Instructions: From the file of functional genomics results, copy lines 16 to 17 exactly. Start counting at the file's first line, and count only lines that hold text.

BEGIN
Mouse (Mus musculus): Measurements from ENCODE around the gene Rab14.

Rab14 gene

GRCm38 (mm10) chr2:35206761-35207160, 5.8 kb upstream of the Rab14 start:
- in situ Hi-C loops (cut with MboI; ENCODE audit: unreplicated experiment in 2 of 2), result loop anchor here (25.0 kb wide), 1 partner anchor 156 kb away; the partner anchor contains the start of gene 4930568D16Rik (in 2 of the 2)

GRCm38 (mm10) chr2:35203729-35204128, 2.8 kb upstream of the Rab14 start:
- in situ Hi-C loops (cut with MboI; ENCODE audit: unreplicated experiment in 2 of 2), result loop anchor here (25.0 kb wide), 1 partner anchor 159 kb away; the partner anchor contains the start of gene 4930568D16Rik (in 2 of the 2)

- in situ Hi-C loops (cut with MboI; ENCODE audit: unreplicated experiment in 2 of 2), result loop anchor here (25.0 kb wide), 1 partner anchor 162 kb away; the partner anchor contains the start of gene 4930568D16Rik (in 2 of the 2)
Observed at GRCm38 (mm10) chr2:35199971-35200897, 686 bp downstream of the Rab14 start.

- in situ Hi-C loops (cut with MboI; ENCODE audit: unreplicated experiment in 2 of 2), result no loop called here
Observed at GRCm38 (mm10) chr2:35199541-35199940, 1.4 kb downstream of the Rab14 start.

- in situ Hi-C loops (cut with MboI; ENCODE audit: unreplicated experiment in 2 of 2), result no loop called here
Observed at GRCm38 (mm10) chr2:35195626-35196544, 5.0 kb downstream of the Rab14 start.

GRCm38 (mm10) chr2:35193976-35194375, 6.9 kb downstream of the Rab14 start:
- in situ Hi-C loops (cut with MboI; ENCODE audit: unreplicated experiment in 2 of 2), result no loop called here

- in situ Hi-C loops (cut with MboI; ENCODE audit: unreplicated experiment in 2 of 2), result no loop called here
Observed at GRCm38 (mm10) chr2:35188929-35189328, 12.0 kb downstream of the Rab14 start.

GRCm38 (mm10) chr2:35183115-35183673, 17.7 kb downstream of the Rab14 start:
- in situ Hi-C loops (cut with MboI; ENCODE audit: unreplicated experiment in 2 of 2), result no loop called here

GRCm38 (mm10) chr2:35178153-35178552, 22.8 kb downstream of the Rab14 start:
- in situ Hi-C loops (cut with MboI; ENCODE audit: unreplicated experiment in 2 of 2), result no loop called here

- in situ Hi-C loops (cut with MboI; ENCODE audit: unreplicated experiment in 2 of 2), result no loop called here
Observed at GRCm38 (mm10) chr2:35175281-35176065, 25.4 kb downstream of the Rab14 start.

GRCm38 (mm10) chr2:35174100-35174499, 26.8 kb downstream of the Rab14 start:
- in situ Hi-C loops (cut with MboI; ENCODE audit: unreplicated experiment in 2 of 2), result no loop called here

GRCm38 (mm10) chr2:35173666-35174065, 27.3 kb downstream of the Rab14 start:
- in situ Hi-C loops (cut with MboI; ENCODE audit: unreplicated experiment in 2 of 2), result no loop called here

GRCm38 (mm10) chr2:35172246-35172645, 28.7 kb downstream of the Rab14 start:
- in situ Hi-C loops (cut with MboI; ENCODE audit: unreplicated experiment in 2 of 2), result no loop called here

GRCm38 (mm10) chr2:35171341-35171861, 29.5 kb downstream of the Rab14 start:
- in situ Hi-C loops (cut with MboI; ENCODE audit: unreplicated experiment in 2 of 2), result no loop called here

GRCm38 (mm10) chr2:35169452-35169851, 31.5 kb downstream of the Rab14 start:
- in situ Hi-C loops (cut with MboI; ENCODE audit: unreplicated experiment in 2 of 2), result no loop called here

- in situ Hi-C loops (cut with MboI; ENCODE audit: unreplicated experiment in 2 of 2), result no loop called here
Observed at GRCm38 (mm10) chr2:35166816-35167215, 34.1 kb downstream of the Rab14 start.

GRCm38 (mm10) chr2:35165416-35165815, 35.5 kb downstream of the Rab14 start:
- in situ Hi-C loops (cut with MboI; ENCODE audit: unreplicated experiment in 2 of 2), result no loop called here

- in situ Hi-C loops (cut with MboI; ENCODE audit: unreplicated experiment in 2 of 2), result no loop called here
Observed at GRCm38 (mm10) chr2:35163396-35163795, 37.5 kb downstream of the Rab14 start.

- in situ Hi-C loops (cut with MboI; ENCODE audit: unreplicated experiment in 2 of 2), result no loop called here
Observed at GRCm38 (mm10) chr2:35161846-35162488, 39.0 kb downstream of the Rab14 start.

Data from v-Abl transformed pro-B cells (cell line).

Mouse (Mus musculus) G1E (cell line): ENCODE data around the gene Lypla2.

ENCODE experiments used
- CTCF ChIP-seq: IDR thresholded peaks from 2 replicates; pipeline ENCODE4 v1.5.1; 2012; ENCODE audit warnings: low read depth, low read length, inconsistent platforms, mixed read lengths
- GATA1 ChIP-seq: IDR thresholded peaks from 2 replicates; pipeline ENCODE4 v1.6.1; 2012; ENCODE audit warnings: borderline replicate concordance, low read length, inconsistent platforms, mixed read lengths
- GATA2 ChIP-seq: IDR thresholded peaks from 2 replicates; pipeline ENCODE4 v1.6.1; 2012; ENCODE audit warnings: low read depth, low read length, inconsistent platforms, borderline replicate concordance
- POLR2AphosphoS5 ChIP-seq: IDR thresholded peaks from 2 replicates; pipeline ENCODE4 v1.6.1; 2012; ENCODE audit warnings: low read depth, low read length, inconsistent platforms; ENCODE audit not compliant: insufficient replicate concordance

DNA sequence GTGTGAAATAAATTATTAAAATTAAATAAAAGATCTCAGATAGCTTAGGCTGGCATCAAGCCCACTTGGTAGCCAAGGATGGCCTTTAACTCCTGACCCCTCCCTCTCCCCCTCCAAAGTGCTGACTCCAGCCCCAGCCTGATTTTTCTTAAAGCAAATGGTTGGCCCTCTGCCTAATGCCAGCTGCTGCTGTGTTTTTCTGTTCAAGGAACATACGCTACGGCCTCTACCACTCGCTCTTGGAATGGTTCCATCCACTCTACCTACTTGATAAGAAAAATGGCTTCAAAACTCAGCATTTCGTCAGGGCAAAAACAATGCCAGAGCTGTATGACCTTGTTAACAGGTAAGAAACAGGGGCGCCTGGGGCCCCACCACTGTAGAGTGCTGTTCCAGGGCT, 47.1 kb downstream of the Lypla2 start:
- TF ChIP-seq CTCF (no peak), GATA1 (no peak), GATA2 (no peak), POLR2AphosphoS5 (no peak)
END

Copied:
Observed at GRCm38 (mm10) chr2:35188929-35189328, 12.0 kb downstream of the Rab14 start.

GRCm38 (mm10) chr2:35183115-35183673, 17.7 kb downstream of the Rab14 start: